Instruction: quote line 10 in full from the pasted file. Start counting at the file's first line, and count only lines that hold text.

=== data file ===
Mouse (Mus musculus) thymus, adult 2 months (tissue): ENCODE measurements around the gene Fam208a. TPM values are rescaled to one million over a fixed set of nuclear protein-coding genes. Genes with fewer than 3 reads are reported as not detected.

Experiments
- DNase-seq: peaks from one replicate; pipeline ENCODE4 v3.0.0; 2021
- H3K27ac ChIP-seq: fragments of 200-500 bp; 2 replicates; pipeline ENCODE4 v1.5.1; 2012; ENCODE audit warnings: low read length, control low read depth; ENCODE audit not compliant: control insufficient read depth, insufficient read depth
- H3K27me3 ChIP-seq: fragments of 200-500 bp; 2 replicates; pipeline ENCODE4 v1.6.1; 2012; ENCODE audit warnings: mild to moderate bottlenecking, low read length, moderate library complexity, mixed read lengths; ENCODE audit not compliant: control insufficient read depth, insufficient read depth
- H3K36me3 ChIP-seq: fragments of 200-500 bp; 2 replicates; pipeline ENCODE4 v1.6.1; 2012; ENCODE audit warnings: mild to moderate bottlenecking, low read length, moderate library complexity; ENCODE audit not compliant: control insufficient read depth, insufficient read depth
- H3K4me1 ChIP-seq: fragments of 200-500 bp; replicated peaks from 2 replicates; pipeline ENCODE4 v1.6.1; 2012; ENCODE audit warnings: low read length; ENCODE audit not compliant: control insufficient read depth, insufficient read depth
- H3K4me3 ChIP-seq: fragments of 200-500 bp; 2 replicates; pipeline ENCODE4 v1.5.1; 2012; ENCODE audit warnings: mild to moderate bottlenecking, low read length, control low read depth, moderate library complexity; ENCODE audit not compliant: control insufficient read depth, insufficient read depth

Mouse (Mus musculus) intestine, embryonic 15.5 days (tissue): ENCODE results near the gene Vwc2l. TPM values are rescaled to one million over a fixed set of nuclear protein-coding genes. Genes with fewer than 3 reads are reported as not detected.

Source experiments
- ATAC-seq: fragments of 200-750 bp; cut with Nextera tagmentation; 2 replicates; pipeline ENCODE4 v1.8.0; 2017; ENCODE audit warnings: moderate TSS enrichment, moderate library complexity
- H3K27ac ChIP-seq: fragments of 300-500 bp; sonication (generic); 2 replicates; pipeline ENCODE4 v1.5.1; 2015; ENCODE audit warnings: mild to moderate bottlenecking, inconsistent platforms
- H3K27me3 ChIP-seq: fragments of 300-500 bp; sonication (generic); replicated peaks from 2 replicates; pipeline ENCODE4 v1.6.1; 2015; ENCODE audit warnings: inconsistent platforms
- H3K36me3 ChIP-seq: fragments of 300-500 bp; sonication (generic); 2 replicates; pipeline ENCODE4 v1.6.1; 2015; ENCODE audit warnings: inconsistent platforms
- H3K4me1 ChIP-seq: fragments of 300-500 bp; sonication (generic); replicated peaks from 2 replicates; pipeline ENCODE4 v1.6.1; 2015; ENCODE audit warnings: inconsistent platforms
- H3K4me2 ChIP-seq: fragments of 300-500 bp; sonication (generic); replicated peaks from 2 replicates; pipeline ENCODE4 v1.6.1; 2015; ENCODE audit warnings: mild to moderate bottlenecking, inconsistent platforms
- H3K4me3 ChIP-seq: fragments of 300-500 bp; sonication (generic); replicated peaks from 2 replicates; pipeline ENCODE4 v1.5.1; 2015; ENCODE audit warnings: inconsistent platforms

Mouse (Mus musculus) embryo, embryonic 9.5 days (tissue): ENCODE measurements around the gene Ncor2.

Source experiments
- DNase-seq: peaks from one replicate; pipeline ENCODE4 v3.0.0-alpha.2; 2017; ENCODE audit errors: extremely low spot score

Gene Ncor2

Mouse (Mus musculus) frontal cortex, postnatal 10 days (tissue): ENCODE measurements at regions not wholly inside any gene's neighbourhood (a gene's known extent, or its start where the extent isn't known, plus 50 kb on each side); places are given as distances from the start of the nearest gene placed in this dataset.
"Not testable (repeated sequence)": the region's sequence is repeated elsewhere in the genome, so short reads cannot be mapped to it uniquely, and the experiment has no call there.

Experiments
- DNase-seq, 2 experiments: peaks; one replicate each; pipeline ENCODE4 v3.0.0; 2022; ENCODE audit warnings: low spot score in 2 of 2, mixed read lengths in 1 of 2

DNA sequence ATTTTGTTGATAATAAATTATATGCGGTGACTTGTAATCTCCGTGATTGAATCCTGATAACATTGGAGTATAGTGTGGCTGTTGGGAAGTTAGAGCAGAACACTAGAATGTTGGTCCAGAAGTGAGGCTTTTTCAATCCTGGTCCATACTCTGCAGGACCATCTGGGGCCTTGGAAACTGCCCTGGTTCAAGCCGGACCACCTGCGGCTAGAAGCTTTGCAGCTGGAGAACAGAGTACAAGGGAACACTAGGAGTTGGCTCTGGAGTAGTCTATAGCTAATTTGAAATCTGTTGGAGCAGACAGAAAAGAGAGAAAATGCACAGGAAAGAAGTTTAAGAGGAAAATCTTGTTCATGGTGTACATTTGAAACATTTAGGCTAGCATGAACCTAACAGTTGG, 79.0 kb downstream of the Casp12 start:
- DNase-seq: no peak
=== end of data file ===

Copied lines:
Source experiments